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Nwabueze to Wike: Save Nigeria from sectionalism, nepotism

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• I didn’t say Buhari shouldn’t visit Rivers –Gov

Adewale Banjo; Tony John, Port Harcourt

Former minister of Education, Prof. Ben Nwabueze, has urged Rivers State Governor, Nyesom Wike to rescue the nation’s democracy from nepotism, sectionalism and pervasion of justice.

Nwabueze gave the charge yesterday, at a public lecture organised by the state government, to mark the third anniversary of Wike’s administration, where he (Nwabueze) chaired the occasion.

The elder statesman, who reminisced the country’s journey to democracy, said Nigeria has suffered nepotism, sectionalism and pervasion of justice, and described the theme of the lecture: ‘Democracy in Nigeria: Still many rivers to cross’, as timely.

Nwabueze said: “Democracy in Nigeria: Still many rivers to cross,”  is apt. It is true. I would say one river has been crossed in Rivers state, which is river of dynamic leadership.

“Young people should take over governance of this country, and Wike is one of them. My generation is gone. My generation cannot save this country. Wike, we are charging you, with the energy you have exhibited, to take up the mantle.

“It may not be in 2019, because of zoning arrangement; but, prepare yourself for the future, to save the democracy of this country. We want you to help us save democracy in Nigeria. That is one river to cross.

“We still have rivers of nepotism and sectionalism in this country. This country is being governed by sectionalism. Also, there is river of pervasion in Section 308 of the constitution. It is a coercive section of the constitution, to search the residence of a serving governor. Can the residence of the president be searched?

“Pervasion goes with impunity. Your excellency, we charge you to save the democracy of this country from many rivers. Until these rivers are crossed, we are yet to come out of the hoods,” the former minister noted.

In his response, Wike called for collective efforts to ensure a workable democracy in the country, rather than the type currently experienced, where, according to him, government chooses the court orders to obey or disobey.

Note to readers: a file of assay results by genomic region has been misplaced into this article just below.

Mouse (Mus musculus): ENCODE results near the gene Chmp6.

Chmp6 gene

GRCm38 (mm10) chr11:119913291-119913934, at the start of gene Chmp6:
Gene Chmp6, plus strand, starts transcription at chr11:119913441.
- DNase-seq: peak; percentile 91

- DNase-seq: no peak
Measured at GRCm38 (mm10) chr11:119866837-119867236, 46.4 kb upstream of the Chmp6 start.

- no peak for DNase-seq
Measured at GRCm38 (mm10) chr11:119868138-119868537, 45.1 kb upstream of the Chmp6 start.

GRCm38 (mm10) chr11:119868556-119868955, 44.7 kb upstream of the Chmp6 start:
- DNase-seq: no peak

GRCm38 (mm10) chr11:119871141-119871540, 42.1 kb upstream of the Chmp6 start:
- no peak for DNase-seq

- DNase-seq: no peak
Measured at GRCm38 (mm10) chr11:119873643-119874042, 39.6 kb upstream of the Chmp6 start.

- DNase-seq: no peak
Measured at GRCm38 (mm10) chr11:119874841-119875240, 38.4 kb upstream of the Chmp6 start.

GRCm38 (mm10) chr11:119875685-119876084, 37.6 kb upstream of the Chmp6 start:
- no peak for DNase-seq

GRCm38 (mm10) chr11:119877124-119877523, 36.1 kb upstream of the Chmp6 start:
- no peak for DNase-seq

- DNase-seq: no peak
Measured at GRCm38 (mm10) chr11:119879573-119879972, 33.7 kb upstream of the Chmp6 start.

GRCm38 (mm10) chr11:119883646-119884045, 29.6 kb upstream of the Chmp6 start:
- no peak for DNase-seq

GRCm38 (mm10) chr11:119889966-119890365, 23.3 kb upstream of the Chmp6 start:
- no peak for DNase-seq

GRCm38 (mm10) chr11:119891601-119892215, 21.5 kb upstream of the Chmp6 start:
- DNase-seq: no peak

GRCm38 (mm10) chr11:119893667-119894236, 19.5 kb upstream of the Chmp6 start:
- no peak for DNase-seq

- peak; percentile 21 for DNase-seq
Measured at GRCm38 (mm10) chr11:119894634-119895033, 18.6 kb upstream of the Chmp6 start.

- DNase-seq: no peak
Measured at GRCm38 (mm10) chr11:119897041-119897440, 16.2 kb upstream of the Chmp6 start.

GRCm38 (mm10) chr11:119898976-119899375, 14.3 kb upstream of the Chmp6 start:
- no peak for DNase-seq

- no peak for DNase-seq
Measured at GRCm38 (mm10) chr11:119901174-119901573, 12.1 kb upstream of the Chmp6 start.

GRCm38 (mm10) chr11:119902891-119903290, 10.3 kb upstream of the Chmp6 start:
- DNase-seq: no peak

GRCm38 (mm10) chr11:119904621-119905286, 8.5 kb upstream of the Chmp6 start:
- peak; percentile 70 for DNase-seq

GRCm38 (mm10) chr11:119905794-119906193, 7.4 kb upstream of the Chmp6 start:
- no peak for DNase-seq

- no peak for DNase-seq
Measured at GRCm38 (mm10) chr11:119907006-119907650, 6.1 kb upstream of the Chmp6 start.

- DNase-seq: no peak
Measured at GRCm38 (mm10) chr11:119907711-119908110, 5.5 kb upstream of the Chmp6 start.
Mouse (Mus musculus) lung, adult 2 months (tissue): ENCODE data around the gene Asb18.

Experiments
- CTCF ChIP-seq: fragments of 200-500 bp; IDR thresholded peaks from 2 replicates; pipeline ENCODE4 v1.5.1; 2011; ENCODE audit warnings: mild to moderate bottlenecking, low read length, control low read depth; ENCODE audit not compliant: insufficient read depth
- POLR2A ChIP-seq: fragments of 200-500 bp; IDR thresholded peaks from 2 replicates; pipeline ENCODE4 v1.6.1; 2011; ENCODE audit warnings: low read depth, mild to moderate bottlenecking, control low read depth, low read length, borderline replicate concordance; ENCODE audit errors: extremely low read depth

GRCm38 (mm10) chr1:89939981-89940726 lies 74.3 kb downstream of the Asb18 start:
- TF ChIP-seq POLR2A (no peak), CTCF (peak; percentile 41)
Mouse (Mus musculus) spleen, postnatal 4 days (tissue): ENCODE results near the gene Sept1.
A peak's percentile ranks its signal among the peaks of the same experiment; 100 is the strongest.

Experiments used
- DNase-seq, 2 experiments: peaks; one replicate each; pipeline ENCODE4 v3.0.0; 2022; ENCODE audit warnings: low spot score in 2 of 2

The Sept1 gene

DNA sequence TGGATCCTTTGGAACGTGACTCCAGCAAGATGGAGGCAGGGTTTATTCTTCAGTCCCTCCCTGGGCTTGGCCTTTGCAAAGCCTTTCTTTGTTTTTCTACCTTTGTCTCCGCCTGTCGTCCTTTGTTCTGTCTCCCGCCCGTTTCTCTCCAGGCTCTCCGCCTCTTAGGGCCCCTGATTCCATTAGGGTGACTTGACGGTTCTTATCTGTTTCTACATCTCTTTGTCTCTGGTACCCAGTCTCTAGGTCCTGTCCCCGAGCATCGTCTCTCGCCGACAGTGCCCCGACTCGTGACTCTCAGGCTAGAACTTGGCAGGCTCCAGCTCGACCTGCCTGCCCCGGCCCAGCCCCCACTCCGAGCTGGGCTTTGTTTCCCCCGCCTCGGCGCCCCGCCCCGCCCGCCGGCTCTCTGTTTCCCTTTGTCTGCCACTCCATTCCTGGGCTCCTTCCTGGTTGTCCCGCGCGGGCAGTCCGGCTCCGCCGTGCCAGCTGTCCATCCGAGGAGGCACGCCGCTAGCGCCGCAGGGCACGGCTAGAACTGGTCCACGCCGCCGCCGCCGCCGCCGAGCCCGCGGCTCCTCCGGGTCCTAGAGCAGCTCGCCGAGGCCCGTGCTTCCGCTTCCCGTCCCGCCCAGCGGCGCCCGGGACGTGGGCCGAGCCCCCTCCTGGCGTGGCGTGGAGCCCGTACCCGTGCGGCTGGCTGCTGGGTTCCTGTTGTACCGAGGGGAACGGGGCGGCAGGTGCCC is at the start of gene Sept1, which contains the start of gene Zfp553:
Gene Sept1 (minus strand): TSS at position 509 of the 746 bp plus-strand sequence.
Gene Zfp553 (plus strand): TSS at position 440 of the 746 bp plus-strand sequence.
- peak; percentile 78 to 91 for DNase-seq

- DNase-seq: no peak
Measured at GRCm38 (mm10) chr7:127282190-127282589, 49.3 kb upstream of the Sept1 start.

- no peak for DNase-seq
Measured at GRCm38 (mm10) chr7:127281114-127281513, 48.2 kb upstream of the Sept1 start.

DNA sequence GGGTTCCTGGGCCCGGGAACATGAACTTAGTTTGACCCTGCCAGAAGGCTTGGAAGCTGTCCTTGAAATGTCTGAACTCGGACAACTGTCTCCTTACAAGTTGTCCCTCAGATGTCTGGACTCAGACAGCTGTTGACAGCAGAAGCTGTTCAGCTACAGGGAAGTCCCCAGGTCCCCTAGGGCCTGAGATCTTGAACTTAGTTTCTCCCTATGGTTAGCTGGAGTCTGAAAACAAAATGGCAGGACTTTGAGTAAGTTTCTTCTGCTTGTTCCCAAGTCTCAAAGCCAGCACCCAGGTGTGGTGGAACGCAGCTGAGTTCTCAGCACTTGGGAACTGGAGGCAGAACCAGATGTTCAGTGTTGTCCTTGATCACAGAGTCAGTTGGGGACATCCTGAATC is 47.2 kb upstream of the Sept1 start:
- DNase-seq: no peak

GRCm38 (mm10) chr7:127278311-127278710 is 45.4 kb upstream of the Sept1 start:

Wike, who also tasked the guest speaker and Catholic Bishop of Sokoto Diocese, Dr. Matthew Hassan Kukah, on some grey areas, said the will of the people must matter in a democracy.

He said: “The judiciary and Independent National Electoral Commission have been intimidated, and this is not good for the development of democracy.

“Democracy can only work when the right things are done. What happened on the day the court (state judiciary complex) was locked, is a coup against Rivers state. The will of the people is a very important key for democracy to triumph.
“I have the mandate of the people to ensure violence is not allowed. As a governor, I won’t allow people to come and overthrow the state. The mandate of the people must be protected,” Wike declared.

Earlier in his lecture, Kukah said the country still has a long way to go in the journey of attaining a functional democracy, and urged Nigerians to come together to achieve it.

The fiery cleric said Nigeria’s democracy is characterised by “distortion, disruption and destruction,” adding that if 90 million, out of the 190 or 200 million of the country’s population, cannot vote during an election, it is an indication that the country’s democracy has problem.

Meanwhile, Wike has denied making comments suggesting that he is opposed to President Muhammadu Buhari visiting the state.

Wike said this yesterday, in Port Harcourt, the state capital, when he appeared on a Lagos-based national television’s breakfast programme Sunrise Daily.

“I never said President Buhari should not come to Rivers and I can never say it. The president is the president of the country. He has the right to come to Rivers,” he said.

The governor, however, argued that Rivers state is not faced with security challenges and does not need presidential solidarity visit. He said Rivers is safe and not confronted with herdsmen attacks.

“What I disagreed with is, if you (Buhari) are coming because of insecurity or because an armed robber operated and killed 15 people. This is not the same thing as when herdsmen daily attack people which can lead to religious or ethnic war. That is the point I made.”

“For example in Lagos State, armed robbers have killed about five people at a time. In Ogun State, people have died, cultists have killed people. So, I never said the president should not come to Rivers state and I can never say that,” he said.

President Buhari on March 5 announced his plan to visit Taraba, Yobe, Benue, Zamfara and Rives states, which he said were affected by several attacks. The president also noted his administration’s commitment to ending the killings.
Governor Wike further revealed plans by his administration to commission the first industrial court in the state.

He said the state records nearly 80 percent of labour-related cases in the country, hence, the establishment of the project.

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